In the farming industry at the last Whitsuntide term, when engagements were renewed, there was such a dearth of suitable men to carry on the farming business that wages jumped up to an extent to which they never jumped in my memory before. What does that mean? It means that, if this is to go on continually it will be impossible to get the men required for the cultivation of the land. The only cure that I see is that we should have these small holdings, from which we will get the best men for agriculture or for any other work in the country. I agree it is a very difficult problem in the Lowlands. People that were plentiful are gradually disappearing. In my own district small holdings have gradually died out for want of capital on the part of the landlords to provide the necessary buildings, and where there used to be many small holdings you have now the large farms instead, and people who have gone out of the small holdings—the ploughman and the ploughman's son—have no way of getting small holdings. If you set up examples, you will get a nucleus which will gradually spread and people will come forward and take these small holdings, and there will be a denser population and different classes of people will not be looking to the attractions of the Colonies. I think it is not the attraction of the Colonies that leads people to what is very often a desolate and solitary life, especially for the wife and children; it is eminently undesirable that they should be far removed from doctors and churches and education, and isolated from social enjoyments, which all those people like as much as anybody else. There is no attraction in Canada, Australia or New Zealand to be compared to the attraction, so far as home is concerned, to be found in our own country, with all its advantages.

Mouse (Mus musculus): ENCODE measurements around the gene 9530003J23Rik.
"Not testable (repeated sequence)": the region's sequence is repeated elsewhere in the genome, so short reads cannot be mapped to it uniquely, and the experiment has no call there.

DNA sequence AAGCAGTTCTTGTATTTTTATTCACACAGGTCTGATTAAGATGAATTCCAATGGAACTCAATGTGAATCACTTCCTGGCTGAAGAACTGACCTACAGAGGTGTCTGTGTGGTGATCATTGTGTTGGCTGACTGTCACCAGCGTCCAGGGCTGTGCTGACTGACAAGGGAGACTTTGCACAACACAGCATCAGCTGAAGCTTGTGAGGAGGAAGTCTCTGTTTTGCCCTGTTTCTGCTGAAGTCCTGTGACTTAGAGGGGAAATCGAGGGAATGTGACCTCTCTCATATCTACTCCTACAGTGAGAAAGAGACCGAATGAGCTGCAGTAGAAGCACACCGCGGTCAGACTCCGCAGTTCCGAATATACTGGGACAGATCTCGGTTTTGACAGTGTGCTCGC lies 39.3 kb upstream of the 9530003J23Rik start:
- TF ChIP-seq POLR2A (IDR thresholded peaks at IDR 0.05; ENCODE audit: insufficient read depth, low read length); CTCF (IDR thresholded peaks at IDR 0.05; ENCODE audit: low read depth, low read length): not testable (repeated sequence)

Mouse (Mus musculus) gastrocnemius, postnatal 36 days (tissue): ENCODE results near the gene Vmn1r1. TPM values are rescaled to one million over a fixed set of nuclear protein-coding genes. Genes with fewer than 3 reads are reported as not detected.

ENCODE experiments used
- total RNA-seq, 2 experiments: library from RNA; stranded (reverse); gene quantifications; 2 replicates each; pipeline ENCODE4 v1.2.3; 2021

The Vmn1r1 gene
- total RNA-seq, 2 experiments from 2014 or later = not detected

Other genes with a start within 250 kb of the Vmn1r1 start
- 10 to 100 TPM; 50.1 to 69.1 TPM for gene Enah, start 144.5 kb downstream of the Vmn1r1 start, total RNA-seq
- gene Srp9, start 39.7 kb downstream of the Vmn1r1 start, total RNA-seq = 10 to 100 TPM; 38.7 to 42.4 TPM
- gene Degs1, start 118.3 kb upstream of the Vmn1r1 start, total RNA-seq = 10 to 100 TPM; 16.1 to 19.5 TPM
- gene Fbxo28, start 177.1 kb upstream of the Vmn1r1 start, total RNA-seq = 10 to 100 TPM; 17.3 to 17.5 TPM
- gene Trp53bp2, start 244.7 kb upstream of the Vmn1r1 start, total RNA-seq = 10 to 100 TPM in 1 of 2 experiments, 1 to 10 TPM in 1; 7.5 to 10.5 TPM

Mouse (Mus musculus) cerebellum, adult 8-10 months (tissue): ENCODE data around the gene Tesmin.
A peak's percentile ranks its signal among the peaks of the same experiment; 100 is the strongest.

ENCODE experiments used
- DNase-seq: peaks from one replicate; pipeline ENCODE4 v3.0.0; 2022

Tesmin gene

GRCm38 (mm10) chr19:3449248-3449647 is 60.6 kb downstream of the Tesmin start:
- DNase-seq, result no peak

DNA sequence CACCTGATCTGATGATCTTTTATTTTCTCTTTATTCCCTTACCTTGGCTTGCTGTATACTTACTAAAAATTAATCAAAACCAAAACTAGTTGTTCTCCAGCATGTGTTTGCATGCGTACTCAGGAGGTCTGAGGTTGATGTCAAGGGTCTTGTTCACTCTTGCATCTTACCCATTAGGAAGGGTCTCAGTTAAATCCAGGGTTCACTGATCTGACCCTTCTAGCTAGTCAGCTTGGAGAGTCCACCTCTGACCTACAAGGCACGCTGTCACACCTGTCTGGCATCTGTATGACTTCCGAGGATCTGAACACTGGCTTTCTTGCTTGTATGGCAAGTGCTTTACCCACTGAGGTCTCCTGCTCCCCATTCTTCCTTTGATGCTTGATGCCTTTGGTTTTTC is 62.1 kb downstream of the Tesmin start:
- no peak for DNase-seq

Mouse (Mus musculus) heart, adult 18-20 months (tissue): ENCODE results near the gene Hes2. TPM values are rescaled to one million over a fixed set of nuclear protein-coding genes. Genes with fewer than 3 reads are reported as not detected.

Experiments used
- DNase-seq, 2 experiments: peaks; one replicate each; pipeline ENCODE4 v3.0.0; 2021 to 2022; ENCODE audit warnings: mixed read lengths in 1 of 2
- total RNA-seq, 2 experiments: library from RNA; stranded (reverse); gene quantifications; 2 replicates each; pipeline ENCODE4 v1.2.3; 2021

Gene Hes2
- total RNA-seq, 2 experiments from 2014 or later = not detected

I think the Board of Agriculture if they had the staff and sufficient money to grapple with this problem would have little difficulty in persuading the people to remain in this country. The difficulty is that the people know applications have already been sent in, that it will take ten or twelve years to satisfy, and under those circumstances what is the use of advising people to come forward and make applications when the Board is already choked up with work which it will take them ten or twelve years to overcome. If they have the necessary staff and money and are able to point to the advantage of climate and soil and social surroundings, I do not think the commission agents from Canada will be listened to with much patience by the ordinary Scotsman who wants to live in his own land, and make a home for himself in the place in which he was brought up. 1 urge the Secretary for Scotland to go on in the direction of increasing his staff, and I can assure him that so far as I am concerned, and I believe so far as Scottish Members are concerned, he will find us at his back in demanding that whatever money is necessary for this object shall be provided. It is money which will come back again and this is an eminently suitable case for finding the money at once, if necessary by loan, in order to enable the work to go forward. I urge the right hon. Gentleman to insist with all the strength of which he is capable, and in the interests of the country he represents, upon the Treasury not being allowed to stand in the way of any money which the situation demands. I do not complain that the Board of Agriculture have not gone rashly about their work in regard to the problem, because it is a very difficult one. To settle one small holding takes a great deal of time and requires careful consideration. Therefore I am not complaining that they have not accomplished much, but now that they have settled down to their work and now that the Secretary for Scotland is able to support them with men and money the Board of Agriculture are upon their trial for the future, and we shall look for much greater results than we have had in the past. I think they will find not only the Members for Scotland, but the whole body of public opinion in Scotland at their back in attempting to do something to stop emigration from Scotland which threatens to be so disastrous.